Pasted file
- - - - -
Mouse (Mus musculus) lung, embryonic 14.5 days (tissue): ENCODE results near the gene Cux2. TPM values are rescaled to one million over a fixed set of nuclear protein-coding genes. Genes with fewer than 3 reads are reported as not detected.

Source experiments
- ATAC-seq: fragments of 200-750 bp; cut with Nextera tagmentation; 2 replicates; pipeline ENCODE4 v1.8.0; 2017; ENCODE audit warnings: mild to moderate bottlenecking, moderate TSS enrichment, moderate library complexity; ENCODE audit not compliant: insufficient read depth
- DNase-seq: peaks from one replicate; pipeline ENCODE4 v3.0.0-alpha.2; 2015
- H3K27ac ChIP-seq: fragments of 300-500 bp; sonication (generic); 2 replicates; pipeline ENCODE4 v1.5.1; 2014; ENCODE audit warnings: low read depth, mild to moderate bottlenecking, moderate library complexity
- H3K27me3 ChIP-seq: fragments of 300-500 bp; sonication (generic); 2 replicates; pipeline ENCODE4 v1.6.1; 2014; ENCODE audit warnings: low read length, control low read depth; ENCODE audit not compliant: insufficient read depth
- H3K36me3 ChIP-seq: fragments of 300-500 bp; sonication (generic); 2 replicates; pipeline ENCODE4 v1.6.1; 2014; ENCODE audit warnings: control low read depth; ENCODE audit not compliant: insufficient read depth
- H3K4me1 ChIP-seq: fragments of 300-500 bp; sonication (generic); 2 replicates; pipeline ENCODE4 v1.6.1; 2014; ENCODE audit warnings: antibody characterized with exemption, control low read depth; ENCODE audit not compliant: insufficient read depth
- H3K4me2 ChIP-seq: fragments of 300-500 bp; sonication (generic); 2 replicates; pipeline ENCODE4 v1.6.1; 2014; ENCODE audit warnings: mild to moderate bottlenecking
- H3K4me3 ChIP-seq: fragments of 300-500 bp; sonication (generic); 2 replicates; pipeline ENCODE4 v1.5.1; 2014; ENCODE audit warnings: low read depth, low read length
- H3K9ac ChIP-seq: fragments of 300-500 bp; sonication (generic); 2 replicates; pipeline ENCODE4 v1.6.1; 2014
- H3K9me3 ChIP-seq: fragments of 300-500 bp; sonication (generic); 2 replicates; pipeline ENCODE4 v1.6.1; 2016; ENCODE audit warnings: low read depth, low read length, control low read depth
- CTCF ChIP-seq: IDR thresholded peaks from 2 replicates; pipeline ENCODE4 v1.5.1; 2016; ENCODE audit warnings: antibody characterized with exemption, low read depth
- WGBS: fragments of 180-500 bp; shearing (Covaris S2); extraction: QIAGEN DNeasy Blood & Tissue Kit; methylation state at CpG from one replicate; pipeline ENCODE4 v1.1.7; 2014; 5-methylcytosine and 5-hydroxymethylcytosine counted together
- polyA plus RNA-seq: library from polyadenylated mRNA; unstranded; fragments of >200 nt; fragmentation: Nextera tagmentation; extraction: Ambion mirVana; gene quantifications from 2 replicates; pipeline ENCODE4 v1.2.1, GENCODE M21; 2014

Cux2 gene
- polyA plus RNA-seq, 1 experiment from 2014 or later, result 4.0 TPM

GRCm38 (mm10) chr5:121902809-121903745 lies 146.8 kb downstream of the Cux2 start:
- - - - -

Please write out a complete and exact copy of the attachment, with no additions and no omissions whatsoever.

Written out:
Mouse (Mus musculus) lung, embryonic 14.5 days (tissue): ENCODE results near the gene Cux2. TPM values are rescaled to one million over a fixed set of nuclear protein-coding genes. Genes with fewer than 3 reads are reported as not detected.

Source experiments
- ATAC-seq: fragments of 200-750 bp; cut with Nextera tagmentation; 2 replicates; pipeline ENCODE4 v1.8.0; 2017; ENCODE audit warnings: mild to moderate bottlenecking, moderate TSS enrichment, moderate library complexity; ENCODE audit not compliant: insufficient read depth
- DNase-seq: peaks from one replicate; pipeline ENCODE4 v3.0.0-alpha.2; 2015
- H3K27ac ChIP-seq: fragments of 300-500 bp; sonication (generic); 2 replicates; pipeline ENCODE4 v1.5.1; 2014; ENCODE audit warnings: low read depth, mild to moderate bottlenecking, moderate library complexity
- H3K27me3 ChIP-seq: fragments of 300-500 bp; sonication (generic); 2 replicates; pipeline ENCODE4 v1.6.1; 2014; ENCODE audit warnings: low read length, control low read depth; ENCODE audit not compliant: insufficient read depth
- H3K36me3 ChIP-seq: fragments of 300-500 bp; sonication (generic); 2 replicates; pipeline ENCODE4 v1.6.1; 2014; ENCODE audit warnings: control low read depth; ENCODE audit not compliant: insufficient read depth
- H3K4me1 ChIP-seq: fragments of 300-500 bp; sonication (generic); 2 replicates; pipeline ENCODE4 v1.6.1; 2014; ENCODE audit warnings: antibody characterized with exemption, control low read depth; ENCODE audit not compliant: insufficient read depth
- H3K4me2 ChIP-seq: fragments of 300-500 bp; sonication (generic); 2 replicates; pipeline ENCODE4 v1.6.1; 2014; ENCODE audit warnings: mild to moderate bottlenecking
- H3K4me3 ChIP-seq: fragments of 300-500 bp; sonication (generic); 2 replicates; pipeline ENCODE4 v1.5.1; 2014; ENCODE audit warnings: low read depth, low read length
- H3K9ac ChIP-seq: fragments of 300-500 bp; sonication (generic); 2 replicates; pipeline ENCODE4 v1.6.1; 2014
- H3K9me3 ChIP-seq: fragments of 300-500 bp; sonication (generic); 2 replicates; pipeline ENCODE4 v1.6.1; 2016; ENCODE audit warnings: low read depth, low read length, control low read depth
- CTCF ChIP-seq: IDR thresholded peaks from 2 replicates; pipeline ENCODE4 v1.5.1; 2016; ENCODE audit warnings: antibody characterized with exemption, low read depth
- WGBS: fragments of 180-500 bp; shearing (Covaris S2); extraction: QIAGEN DNeasy Blood & Tissue Kit; methylation state at CpG from one replicate; pipeline ENCODE4 v1.1.7; 2014; 5-methylcytosine and 5-hydroxymethylcytosine counted together
- polyA plus RNA-seq: library from polyadenylated mRNA; unstranded; fragments of >200 nt; fragmentation: Nextera tagmentation; extraction: Ambion mirVana; gene quantifications from 2 replicates; pipeline ENCODE4 v1.2.1, GENCODE M21; 2014

Cux2 gene
- polyA plus RNA-seq, 1 experiment from 2014 or later, result 4.0 TPM

GRCm38 (mm10) chr5:121902809-121903745 lies 146.8 kb downstream of the Cux2 start: